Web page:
This is Malachi again, I’ve hijacked David Byrd’s blog one more time (for now) to continue discussing hyperlocal advertising for the channel community. On Tuesday, I briefly discussed how to claim your Google Listing and how to place your company NAP to increase visibility at a local level. Today, I’ll be going into search engine optimization (SEO) basics that can help your business attract and retain potential customers.
If you ask 100 different inbound marketers how to achieve inbound marketing, you will get 100 different answers. I’m going to discuss some general strategy that I hope will benefit your business. This is my preferred method for website optimization.
You should know who your competitors are. They’re in your market attempting to close the same or similar deals as your business. Use the keyword list that I recommended creating in the previous blog and audit your competition. What are they doing well? What are you doing better? Do they have a clear value proposition on their page? Are they showing up for search terms ahead of you? Once you’ve taken an in-depth look at your competition, you’ll have a better understanding of what you like or dislike.
Define Target Markets
Define your markets. Are you strictly going after SMB’s? Do you target a certain type of vertical more successfully than others? Start thinking about leveraging your marketing to your strengths and go after the types of customers that are more likely to buy your services.
Define Refine Target Keywords
Hopefully, you’ve already defined your target keyword list. Now refine it. Look at the types of keywords that are the core of your business. Also, look at your target service area. Using Dallas / Ft. Worth as an example, you may want to offer SIP Trunking services all across the metroplex, but if deals outside of a 30 mile radius aren’t ideal, Ft. Worth may be a less glamorous target area. Instead focus on the suburbs or neighborhoods around your area. Examples include Plano, Richardson, Garland, etc. By refining your keyword list you’ll have a stronger comfort level and understanding of your target customer.
Usability / Web Issues
Once you have an understanding of your competition, target markets, and target keywords, it’s time to focus on the hard part. There are a lot of little intricate details that can affect how a website ranks in the search engines; below are a few major issues to take into account.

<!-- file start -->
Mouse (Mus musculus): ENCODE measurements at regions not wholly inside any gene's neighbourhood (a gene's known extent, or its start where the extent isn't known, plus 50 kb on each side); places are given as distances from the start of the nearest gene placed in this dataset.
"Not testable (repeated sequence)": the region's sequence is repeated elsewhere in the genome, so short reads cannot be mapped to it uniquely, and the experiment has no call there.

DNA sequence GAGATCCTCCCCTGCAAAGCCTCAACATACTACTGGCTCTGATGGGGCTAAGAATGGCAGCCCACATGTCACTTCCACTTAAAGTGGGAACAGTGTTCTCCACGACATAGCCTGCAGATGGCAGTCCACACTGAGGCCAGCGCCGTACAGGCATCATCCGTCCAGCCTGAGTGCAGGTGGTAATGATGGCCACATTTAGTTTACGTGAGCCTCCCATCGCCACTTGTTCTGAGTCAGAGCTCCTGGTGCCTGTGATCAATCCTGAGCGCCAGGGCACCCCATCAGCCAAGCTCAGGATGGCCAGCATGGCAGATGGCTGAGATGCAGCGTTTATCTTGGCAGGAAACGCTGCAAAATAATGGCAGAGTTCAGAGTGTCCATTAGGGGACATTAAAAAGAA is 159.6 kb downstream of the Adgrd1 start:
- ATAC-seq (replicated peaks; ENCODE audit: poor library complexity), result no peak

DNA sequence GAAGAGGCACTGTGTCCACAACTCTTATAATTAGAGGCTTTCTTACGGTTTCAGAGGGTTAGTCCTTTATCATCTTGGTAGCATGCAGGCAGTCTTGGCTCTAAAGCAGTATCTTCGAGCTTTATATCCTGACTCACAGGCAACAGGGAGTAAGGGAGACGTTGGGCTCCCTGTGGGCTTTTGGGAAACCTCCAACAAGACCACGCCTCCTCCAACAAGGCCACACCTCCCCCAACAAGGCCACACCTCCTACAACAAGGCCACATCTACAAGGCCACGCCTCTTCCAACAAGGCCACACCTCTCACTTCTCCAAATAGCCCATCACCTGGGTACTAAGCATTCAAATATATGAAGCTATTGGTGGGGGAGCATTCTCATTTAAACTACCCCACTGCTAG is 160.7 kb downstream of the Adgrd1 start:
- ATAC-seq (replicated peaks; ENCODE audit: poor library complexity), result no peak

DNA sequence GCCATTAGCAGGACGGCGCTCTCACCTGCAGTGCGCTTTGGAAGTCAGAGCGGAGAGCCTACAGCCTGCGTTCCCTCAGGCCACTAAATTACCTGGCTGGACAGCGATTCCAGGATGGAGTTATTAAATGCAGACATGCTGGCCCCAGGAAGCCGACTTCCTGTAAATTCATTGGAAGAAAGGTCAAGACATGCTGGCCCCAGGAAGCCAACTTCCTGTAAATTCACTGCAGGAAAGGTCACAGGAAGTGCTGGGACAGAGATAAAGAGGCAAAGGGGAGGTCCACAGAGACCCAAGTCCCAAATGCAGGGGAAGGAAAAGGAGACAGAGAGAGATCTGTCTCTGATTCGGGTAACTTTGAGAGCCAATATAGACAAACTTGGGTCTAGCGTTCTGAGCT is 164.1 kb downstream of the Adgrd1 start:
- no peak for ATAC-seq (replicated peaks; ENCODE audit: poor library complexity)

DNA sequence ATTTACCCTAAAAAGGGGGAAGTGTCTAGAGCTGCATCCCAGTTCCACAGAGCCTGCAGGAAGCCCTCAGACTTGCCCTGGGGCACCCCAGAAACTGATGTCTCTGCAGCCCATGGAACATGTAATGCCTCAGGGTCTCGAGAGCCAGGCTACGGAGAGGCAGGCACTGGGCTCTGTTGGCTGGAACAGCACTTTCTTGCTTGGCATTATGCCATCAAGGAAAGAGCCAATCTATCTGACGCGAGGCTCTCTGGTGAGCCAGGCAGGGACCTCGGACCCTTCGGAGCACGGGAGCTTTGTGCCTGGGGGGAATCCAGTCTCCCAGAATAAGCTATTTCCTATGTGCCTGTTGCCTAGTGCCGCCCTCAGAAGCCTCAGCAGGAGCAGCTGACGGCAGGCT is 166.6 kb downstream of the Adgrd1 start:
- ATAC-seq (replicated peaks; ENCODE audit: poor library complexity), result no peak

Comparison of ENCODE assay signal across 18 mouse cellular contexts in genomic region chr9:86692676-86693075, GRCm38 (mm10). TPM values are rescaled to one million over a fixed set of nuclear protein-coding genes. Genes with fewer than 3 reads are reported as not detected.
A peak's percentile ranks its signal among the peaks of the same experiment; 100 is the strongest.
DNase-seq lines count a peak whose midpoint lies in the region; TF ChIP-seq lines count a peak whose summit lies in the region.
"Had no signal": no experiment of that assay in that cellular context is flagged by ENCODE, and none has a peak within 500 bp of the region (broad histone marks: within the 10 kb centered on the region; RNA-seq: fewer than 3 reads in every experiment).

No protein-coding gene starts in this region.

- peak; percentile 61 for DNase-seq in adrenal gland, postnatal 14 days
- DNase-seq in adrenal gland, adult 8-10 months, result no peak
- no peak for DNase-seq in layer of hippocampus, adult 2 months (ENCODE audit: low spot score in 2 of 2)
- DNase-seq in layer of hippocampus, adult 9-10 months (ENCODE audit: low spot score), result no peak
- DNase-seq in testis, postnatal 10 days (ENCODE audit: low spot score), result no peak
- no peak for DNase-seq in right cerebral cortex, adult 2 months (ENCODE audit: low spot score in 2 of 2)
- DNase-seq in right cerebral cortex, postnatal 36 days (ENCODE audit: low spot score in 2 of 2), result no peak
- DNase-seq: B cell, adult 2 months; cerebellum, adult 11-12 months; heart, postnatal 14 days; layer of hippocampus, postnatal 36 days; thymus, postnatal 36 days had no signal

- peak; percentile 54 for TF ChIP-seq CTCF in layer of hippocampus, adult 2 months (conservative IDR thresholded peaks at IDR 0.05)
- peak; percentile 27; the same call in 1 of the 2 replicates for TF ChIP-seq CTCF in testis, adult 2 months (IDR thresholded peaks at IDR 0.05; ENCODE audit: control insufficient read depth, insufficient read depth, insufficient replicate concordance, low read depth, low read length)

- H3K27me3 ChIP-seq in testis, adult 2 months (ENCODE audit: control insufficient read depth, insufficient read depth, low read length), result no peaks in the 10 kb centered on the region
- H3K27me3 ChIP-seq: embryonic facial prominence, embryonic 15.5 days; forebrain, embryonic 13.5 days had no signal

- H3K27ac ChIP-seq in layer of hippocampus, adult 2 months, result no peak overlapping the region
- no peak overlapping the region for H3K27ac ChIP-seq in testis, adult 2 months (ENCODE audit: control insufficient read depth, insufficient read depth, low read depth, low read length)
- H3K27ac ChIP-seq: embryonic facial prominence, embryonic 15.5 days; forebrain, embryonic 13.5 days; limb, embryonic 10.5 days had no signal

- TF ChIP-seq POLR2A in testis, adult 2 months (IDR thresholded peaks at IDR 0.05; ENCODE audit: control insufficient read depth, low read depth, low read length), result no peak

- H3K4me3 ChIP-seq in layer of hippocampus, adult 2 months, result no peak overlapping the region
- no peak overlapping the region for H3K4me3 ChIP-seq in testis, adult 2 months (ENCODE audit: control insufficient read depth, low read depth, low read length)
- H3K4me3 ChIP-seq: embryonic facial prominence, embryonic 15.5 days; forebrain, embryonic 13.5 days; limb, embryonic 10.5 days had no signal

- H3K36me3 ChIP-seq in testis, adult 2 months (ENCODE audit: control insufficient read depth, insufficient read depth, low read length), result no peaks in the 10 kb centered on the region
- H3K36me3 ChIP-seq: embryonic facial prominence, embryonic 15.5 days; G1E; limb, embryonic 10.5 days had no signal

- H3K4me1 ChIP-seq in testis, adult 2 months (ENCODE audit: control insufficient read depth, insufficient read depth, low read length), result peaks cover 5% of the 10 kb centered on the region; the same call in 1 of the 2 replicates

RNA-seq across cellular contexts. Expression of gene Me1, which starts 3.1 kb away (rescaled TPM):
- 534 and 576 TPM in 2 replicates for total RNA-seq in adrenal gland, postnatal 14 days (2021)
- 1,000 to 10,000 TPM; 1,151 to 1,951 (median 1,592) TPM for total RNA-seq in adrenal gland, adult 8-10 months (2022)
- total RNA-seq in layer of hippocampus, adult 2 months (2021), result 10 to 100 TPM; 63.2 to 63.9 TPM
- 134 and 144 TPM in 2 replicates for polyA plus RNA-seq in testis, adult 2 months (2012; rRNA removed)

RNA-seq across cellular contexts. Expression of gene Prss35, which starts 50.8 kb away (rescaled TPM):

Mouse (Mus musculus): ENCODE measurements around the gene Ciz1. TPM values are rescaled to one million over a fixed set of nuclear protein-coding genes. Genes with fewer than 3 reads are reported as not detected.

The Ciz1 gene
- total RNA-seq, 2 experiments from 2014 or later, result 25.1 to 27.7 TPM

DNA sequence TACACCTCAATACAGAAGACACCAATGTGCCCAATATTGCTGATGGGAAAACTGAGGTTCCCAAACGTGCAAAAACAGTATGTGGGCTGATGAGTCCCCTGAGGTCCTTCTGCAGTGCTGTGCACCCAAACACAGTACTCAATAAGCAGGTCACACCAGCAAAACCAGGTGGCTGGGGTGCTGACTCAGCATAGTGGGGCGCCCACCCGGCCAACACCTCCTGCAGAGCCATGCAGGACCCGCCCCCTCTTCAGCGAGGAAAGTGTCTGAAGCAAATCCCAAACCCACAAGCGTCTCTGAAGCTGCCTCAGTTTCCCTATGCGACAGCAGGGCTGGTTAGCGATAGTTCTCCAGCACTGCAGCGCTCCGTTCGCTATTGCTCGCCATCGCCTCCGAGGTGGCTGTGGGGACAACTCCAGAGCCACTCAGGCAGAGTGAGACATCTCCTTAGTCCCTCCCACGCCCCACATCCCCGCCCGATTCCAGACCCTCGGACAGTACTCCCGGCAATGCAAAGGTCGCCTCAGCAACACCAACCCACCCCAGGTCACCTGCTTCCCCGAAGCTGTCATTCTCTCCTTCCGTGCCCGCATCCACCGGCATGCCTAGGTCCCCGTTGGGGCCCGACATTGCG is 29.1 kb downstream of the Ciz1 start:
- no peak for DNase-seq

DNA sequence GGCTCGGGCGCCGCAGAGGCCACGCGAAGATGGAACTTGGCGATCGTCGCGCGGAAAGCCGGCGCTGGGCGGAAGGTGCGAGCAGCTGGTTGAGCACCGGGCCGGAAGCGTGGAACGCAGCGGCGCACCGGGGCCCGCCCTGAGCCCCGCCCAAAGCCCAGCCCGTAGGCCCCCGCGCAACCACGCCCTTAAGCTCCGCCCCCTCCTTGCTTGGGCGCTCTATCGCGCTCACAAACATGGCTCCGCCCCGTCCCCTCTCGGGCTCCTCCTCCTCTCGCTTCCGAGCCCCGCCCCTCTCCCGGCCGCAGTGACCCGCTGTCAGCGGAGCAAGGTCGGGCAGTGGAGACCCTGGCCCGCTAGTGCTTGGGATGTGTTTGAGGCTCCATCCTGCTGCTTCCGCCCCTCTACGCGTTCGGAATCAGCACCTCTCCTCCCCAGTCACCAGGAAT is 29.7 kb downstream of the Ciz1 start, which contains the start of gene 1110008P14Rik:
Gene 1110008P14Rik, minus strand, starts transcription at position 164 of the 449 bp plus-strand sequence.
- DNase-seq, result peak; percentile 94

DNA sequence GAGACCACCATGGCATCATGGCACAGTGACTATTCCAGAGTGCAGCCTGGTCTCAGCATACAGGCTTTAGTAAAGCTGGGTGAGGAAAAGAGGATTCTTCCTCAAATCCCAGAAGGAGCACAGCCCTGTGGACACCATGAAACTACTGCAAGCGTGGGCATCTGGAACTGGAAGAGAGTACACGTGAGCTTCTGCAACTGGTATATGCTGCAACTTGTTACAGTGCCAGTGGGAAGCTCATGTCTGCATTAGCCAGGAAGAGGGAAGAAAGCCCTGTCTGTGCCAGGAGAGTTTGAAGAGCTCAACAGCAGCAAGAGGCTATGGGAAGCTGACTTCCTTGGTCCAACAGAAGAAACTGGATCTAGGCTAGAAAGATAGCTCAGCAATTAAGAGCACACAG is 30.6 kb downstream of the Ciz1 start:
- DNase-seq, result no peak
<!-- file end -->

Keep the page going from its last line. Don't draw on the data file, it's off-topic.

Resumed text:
- Easy to read and access content
- Clearly Defined Messaging and information
- Passes the “blur” test
- Site Speed
- W3C compliant
- Cross-Browser compliant
- Page Errors / Warnings minimized
These are just a few examples of usability and web issues that affect how your website can perform. This is just the tip of the iceberg. I highly recommend reading this blog post from seomoz that provides a high level audit for your websites. It provides a step by step guide for every technical aspect to increase your website quality and set you up for SEO success.
Compelling High-Quality Content
Compelling content is as difficult, if not more difficult, than the usability aspects of a website. It is very difficult and time consuming to write a blog on a regular or semi-regular basis. (In fact, we’re shocked David Byrd has been able to create so much content as frequently as he has for so many years.) Decide upfront if you have the bandwidth to write a blog or update your content on a weekly or bi-weekly basis. If you can write posts more frequently than that, great! But if you can’t, it’s better to not have a blog. A blog with infrequent updates is like a ghost town, it makes your company look inconsistent and vacant.
Let’s assume you do have the time and excitement to pursue content creation for your website. There are many little things you besides a formal blog that can add fresh compelling content to your website including:
- Update Product Details
- Add New Services
- Industry News
- Local News
- Company News
- Partner Videos (companies you resell, etc)
- In House Videos
- Customer of the month
- Social Media
Note: Don’t forget to incorporate your keyword list into as many of these content pieces as possible. Also, remember you don’t need to update each of these weekly, one or two will be more than enough.
Inbound linking is the number one way to increase local SEO. Links from qualified websites show Google that your website provides valuable content. This is “Social Proof” for Google that your website should show up above competitors for target keywords.
Hubspot, a company we use for lead tracking and nurturing, provides some great examples for inbound link building.
Obviously, there is far too much to inbound marketing and hyperlocal marketing to discuss in a couple of blogs. With David’s permission, I will begin writing a semi-monthly blog continuing advertising lessons for agents. I won’t commit to a set schedule, but check back every couple of weeks for new information. My next topic will discuss PPC marketing or reputation management.